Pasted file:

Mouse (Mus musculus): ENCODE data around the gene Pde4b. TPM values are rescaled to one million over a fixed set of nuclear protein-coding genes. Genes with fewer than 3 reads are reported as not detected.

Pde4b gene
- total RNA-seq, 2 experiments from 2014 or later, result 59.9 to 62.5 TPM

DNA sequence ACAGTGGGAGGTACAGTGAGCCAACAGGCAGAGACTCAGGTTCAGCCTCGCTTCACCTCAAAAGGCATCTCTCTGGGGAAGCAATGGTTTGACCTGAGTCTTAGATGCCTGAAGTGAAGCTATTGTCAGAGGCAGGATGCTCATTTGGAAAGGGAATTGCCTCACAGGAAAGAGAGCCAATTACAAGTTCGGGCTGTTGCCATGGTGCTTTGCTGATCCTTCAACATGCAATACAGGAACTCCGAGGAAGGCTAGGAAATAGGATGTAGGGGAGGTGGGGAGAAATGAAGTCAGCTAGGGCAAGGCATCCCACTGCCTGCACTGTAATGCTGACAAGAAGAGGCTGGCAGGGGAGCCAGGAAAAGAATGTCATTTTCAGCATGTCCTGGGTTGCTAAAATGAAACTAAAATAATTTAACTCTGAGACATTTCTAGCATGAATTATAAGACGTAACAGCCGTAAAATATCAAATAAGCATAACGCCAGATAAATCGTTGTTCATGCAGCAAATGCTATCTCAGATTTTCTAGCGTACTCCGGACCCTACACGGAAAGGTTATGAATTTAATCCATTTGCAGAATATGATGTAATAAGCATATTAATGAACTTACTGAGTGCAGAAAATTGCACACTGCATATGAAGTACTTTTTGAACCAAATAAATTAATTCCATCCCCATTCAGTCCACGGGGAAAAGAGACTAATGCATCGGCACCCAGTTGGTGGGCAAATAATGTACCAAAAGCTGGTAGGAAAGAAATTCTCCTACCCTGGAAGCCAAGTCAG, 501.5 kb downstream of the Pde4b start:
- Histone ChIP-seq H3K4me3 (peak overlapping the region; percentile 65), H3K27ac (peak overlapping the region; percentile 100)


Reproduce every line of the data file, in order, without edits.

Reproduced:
Mouse (Mus musculus): ENCODE data around the gene Pde4b. TPM values are rescaled to one million over a fixed set of nuclear protein-coding genes. Genes with fewer than 3 reads are reported as not detected.

Pde4b gene
- total RNA-seq, 2 experiments from 2014 or later, result 59.9 to 62.5 TPM

DNA sequence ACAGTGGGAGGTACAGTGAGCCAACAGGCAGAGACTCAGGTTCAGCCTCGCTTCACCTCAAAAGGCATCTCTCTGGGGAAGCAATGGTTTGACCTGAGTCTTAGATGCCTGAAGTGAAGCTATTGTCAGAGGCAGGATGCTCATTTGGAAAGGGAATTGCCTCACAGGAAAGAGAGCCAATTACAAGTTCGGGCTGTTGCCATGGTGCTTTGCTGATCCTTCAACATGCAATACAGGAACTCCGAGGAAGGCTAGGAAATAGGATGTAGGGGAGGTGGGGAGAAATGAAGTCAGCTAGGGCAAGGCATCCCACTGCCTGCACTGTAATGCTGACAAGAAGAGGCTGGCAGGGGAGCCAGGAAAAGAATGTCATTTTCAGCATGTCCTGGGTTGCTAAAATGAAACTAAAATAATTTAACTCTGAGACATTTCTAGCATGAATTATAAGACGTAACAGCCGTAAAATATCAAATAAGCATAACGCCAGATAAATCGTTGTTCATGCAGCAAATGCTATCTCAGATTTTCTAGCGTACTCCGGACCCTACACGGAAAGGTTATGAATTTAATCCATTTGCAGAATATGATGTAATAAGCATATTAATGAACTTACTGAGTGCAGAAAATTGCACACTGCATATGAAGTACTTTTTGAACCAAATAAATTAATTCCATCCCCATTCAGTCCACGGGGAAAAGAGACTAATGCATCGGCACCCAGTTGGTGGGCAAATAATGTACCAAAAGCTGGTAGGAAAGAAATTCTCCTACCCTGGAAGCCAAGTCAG, 501.5 kb downstream of the Pde4b start:
- Histone ChIP-seq H3K4me3 (peak overlapping the region; percentile 65), H3K27ac (peak overlapping the region; percentile 100)